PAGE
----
Hilma’s Ghost, a feminist artist collective founded by Dannielle Tegeder and Professor Sharmistha Ray, is part of The Aldrich Contemporary Art Museum’s project the “Aldrich Box.” Each invited artist or collective has created work(s) contained inside an individualized “Aldrich Box,” which will be released on a rolling basis from December 18, 2022 through March 3, 2024. The public will be invited to borrow a box for up to a week. Hilma’s Ghost’s contribution is titled “Enchantments: Bottled Devotionals of Divine Feminine Spirits” and contains 12 glass spell jars each dedicated to a deity, saint, or an artist.
Of their work, Ray and Tegeder note:
“Throughout history, witches have been vilified and condemned for their supernatural powers. Scholarship has since shown that, most of the time, this power was not used malignantly, but in fact to heal. But so feared was the figure of the witch that witch bottles were created as a protective charm against witchcraft and spells. The earliest mention of a witch bottle is from 17th century England. These bottles could be filled with anything from urine, hair or nail clippings, red thread, rosemary, needles, pins, and red wine. They would then, most commonly, be buried. In contemporary times, these witch bottles have morphed into spell jars, which is essentially a physical representation of a spell. These jars can help users claim their power and amplify the energy behind their intentions.”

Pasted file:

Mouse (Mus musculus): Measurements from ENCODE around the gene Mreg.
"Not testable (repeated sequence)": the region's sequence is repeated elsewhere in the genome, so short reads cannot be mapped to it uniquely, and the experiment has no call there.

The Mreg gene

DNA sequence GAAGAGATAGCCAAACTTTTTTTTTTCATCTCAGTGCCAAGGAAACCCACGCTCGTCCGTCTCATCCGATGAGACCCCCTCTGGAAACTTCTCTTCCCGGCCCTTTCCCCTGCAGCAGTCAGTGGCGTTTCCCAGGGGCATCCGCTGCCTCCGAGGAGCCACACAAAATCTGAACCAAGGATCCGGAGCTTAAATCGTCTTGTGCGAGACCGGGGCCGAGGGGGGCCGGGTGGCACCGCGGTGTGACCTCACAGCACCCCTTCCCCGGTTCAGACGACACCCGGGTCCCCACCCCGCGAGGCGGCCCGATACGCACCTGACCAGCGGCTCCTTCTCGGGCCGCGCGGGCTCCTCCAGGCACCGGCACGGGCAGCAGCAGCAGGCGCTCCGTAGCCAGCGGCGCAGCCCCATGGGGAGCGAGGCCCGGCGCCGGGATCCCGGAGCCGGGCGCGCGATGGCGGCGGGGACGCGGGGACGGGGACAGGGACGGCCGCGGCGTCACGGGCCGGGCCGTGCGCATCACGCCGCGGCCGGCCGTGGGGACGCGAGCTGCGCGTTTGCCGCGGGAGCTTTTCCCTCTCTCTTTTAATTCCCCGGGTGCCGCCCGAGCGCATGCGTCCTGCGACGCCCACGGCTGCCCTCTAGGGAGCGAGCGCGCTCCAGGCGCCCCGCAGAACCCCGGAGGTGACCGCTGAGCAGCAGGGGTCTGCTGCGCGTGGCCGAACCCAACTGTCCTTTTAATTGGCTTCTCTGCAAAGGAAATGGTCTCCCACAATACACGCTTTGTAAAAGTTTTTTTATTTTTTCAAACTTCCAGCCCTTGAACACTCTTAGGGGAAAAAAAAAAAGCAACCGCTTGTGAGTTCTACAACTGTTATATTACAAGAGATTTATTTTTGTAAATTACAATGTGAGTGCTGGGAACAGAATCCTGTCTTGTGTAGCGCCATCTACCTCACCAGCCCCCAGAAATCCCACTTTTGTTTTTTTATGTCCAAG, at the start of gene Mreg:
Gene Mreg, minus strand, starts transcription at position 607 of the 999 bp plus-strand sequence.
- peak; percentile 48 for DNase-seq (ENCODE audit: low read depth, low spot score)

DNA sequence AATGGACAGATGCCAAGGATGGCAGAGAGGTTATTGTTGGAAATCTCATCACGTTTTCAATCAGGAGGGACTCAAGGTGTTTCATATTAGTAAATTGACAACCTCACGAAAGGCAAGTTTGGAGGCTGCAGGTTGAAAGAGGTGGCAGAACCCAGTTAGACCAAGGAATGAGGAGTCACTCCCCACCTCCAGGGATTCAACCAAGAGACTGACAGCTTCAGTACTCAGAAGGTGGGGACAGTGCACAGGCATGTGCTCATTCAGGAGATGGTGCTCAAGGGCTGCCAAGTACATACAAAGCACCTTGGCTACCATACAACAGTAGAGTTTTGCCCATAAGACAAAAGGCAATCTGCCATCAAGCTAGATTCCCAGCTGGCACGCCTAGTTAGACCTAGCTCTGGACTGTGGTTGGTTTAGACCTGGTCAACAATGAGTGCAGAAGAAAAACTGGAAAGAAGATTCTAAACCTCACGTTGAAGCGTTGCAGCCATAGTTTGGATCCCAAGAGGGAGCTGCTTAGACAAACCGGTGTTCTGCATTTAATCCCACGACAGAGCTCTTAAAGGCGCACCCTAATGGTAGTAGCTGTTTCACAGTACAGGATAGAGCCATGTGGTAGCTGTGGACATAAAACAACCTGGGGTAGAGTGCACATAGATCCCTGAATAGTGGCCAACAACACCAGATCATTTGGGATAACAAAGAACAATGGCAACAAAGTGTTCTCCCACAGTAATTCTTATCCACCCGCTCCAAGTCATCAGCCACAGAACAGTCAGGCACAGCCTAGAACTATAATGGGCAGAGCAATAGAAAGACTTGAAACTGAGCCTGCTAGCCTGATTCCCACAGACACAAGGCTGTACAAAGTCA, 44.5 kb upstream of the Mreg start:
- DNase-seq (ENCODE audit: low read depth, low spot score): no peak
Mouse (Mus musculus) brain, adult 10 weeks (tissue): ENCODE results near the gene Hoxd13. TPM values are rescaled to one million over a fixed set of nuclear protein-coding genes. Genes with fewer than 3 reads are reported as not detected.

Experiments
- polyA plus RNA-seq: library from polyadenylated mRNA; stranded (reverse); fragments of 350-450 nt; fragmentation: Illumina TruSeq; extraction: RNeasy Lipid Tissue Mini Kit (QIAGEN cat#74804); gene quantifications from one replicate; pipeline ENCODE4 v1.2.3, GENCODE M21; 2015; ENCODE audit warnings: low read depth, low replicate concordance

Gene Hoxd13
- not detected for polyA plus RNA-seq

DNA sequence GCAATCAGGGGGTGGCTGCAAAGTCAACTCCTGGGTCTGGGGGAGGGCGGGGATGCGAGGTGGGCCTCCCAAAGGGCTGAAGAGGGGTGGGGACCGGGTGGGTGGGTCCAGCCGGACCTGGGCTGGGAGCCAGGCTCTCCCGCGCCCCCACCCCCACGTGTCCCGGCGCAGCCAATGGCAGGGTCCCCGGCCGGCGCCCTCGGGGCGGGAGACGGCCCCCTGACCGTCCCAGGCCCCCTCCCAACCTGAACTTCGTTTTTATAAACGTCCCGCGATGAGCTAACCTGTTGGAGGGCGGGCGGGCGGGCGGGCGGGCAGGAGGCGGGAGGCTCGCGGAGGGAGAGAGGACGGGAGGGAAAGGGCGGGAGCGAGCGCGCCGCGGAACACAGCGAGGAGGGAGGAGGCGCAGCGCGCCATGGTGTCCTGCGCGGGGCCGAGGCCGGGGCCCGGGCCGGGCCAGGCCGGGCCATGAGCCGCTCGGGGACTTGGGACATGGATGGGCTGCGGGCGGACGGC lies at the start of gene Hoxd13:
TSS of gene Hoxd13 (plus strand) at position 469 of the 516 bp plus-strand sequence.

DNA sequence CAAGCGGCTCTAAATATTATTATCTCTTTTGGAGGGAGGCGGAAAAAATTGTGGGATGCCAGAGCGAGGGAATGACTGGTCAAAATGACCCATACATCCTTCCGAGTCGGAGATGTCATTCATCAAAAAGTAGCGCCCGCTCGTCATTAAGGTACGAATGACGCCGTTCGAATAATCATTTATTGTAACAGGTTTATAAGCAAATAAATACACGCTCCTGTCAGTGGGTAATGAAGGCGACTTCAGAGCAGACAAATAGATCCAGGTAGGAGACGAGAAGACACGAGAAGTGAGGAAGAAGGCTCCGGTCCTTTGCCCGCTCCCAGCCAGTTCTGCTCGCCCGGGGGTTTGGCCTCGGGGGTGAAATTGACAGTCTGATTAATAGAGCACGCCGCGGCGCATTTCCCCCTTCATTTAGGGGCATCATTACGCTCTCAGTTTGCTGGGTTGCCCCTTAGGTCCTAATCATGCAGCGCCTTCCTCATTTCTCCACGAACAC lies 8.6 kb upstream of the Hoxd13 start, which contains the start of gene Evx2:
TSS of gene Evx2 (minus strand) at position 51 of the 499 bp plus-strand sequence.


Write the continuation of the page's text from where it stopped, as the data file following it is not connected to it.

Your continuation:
On December 2, the collective will host a feminist salon about their work. The first half of the salon will focus both on the roots of the spiritual in art history and the making of the Hilma’s Ghost “Aldrich Box,” followed by an activation of the apothecary box by the collective, unleashing its magical potential through the divine channeling of one of the deities, saints, or artists included inside. The second half of the salon will invite participants to create their own spell jar.